In an article published in The Blue Line a few days ago I reported incorrect results from citizen sampling for plutonium in soil in the area at Rocky Flats proposed for construction of the Jefferson Parkway The sampling effort was initiated by Rocky Flats Nuclear Guardianship, a project of the Rocky Mountain Peace and Justice Center. We wanted to determine whether highway construction would be likely to stir up a cloud of highly toxic plutonium-laden dust that would endanger workers, nearby residents and others.
In the referenced Blue Line article, I stated that the scientists we hired to do the sampling, Marco Katofen and Strongbear, a colleague from the Boston Chemical Data Corp., had found plutonium concentrations at lower levels than had previously been found in the area intended for the highway construction. I was mistaken. In fact, according to Kaltofen, their samples collected along the eastern, downwind edge of the Rocky Flats site showed plutonium concentrations that closely correspond with results from earlier sampling by others in the same area. Kaltofen and Strongbear found plutonium in 6 samples along Indiana St., the eastern edge of the Rocky Flats site. Two of these samples contained concentrations of plutonium well above what government agencies regard as average background plutonium deposits from global fallout. One came in at about 7 times background, the other at almost 40 times background.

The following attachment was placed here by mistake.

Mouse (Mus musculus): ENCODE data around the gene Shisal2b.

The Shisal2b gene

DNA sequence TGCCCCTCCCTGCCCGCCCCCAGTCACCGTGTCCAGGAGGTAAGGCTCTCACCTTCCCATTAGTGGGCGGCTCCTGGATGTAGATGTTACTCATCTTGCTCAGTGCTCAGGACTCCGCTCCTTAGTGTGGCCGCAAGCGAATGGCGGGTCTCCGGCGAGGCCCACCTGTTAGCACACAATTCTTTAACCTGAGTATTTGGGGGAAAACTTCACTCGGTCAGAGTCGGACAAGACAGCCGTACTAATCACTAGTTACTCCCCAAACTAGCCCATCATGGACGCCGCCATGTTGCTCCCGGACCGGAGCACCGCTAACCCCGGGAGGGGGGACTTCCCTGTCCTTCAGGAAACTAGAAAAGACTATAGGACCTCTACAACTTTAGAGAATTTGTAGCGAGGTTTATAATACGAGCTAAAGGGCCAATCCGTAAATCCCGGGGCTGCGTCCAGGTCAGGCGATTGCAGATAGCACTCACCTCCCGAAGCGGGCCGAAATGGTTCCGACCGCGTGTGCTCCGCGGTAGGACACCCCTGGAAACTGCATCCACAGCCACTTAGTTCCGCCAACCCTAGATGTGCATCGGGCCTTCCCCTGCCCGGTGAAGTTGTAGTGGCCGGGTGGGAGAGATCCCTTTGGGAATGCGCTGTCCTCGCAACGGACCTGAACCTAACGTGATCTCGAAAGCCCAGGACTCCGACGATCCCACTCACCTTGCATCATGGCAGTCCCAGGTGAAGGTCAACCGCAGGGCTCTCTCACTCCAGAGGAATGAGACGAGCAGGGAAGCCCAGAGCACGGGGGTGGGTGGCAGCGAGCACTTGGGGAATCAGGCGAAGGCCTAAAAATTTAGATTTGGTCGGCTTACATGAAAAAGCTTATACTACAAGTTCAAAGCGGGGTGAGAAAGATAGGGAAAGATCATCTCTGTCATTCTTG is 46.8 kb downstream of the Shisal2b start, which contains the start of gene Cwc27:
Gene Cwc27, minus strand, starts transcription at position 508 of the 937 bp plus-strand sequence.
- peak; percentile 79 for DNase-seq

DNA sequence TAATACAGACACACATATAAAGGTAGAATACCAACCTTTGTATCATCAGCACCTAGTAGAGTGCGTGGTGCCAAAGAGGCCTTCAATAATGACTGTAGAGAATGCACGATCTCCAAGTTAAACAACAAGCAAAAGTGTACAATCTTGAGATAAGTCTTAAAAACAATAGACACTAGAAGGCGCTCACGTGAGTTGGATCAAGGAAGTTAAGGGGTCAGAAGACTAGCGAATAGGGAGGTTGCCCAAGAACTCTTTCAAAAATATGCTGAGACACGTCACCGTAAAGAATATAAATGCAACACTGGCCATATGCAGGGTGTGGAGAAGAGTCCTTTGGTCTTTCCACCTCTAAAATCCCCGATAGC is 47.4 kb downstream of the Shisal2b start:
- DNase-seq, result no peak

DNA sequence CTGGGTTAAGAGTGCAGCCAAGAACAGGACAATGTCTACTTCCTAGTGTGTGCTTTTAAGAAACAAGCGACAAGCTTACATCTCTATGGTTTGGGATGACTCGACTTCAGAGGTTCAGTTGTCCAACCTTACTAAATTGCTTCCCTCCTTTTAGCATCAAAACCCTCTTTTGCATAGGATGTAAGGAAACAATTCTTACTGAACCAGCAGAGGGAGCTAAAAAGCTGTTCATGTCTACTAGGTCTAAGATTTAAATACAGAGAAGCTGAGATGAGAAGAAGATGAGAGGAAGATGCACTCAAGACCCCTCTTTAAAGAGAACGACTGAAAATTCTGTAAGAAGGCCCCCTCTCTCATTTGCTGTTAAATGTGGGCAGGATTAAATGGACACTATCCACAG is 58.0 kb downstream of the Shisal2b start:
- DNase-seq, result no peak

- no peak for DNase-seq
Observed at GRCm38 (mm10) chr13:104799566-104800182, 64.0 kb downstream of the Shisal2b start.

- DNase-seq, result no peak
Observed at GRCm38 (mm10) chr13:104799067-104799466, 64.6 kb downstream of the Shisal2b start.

Kaltofen is now doing additional analysis with a focus specifically on the breathable plutonium particles present within the samples he and Strongbear collected, since inhaling such particles is the most dangerous way of being exposed to plutonium. This analysis, he says, will help us see more clearly the actual danger that can result from highway construction proposed for the Parkway. By early January we should have information that will help us better understand next steps.